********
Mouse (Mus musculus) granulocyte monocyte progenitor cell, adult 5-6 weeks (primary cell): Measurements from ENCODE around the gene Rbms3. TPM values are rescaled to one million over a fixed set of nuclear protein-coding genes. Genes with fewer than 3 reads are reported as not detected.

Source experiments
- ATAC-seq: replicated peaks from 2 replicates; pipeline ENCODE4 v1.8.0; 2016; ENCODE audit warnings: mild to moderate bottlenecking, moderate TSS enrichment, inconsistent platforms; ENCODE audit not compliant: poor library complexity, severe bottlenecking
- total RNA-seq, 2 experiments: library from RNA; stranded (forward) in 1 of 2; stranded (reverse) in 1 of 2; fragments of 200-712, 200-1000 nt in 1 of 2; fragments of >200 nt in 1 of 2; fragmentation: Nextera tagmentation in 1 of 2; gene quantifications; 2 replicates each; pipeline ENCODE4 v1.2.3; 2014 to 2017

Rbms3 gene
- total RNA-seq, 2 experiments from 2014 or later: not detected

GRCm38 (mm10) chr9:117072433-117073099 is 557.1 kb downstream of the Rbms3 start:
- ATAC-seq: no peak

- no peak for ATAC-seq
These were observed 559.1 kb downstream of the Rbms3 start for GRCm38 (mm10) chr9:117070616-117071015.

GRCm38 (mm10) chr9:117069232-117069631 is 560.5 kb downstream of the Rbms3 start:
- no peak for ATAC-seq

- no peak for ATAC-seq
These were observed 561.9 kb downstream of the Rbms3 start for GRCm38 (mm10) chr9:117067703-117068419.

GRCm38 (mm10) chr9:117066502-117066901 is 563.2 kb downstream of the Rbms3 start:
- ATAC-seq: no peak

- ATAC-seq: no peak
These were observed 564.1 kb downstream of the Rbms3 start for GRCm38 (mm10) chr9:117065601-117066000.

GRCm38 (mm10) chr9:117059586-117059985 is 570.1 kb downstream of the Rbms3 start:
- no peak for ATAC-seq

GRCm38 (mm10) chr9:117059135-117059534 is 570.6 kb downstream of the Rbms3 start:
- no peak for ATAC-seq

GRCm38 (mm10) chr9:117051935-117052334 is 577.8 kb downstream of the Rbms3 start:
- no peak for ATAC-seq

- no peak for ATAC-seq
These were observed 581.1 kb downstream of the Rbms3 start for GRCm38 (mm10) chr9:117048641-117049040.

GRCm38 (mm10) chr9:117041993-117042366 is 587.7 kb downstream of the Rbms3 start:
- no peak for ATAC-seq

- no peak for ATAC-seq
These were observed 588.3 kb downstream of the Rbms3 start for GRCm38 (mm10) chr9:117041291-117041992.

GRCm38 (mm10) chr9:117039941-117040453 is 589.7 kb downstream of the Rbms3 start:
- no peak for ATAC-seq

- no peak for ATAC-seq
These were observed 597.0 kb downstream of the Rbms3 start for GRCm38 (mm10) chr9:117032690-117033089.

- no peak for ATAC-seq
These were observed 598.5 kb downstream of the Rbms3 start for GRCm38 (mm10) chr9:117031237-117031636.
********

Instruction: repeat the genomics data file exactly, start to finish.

Mouse (Mus musculus) granulocyte monocyte progenitor cell, adult 5-6 weeks (primary cell): Measurements from ENCODE around the gene Rbms3. TPM values are rescaled to one million over a fixed set of nuclear protein-coding genes. Genes with fewer than 3 reads are reported as not detected.

Source experiments
- ATAC-seq: replicated peaks from 2 replicates; pipeline ENCODE4 v1.8.0; 2016; ENCODE audit warnings: mild to moderate bottlenecking, moderate TSS enrichment, inconsistent platforms; ENCODE audit not compliant: poor library complexity, severe bottlenecking
- total RNA-seq, 2 experiments: library from RNA; stranded (forward) in 1 of 2; stranded (reverse) in 1 of 2; fragments of 200-712, 200-1000 nt in 1 of 2; fragments of >200 nt in 1 of 2; fragmentation: Nextera tagmentation in 1 of 2; gene quantifications; 2 replicates each; pipeline ENCODE4 v1.2.3; 2014 to 2017

Rbms3 gene
- total RNA-seq, 2 experiments from 2014 or later: not detected

GRCm38 (mm10) chr9:117072433-117073099 is 557.1 kb downstream of the Rbms3 start:
- ATAC-seq: no peak

- no peak for ATAC-seq
These were observed 559.1 kb downstream of the Rbms3 start for GRCm38 (mm10) chr9:117070616-117071015.

GRCm38 (mm10) chr9:117069232-117069631 is 560.5 kb downstream of the Rbms3 start:
- no peak for ATAC-seq

- no peak for ATAC-seq
These were observed 561.9 kb downstream of the Rbms3 start for GRCm38 (mm10) chr9:117067703-117068419.

GRCm38 (mm10) chr9:117066502-117066901 is 563.2 kb downstream of the Rbms3 start:
- ATAC-seq: no peak

- ATAC-seq: no peak
These were observed 564.1 kb downstream of the Rbms3 start for GRCm38 (mm10) chr9:117065601-117066000.

GRCm38 (mm10) chr9:117059586-117059985 is 570.1 kb downstream of the Rbms3 start:
- no peak for ATAC-seq

GRCm38 (mm10) chr9:117059135-117059534 is 570.6 kb downstream of the Rbms3 start:
- no peak for ATAC-seq

GRCm38 (mm10) chr9:117051935-117052334 is 577.8 kb downstream of the Rbms3 start:
- no peak for ATAC-seq

- no peak for ATAC-seq
These were observed 581.1 kb downstream of the Rbms3 start for GRCm38 (mm10) chr9:117048641-117049040.

GRCm38 (mm10) chr9:117041993-117042366 is 587.7 kb downstream of the Rbms3 start:
- no peak for ATAC-seq

- no peak for ATAC-seq
These were observed 588.3 kb downstream of the Rbms3 start for GRCm38 (mm10) chr9:117041291-117041992.

GRCm38 (mm10) chr9:117039941-117040453 is 589.7 kb downstream of the Rbms3 start:
- no peak for ATAC-seq

- no peak for ATAC-seq
These were observed 597.0 kb downstream of the Rbms3 start for GRCm38 (mm10) chr9:117032690-117033089.

- no peak for ATAC-seq
These were observed 598.5 kb downstream of the Rbms3 start for GRCm38 (mm10) chr9:117031237-117031636.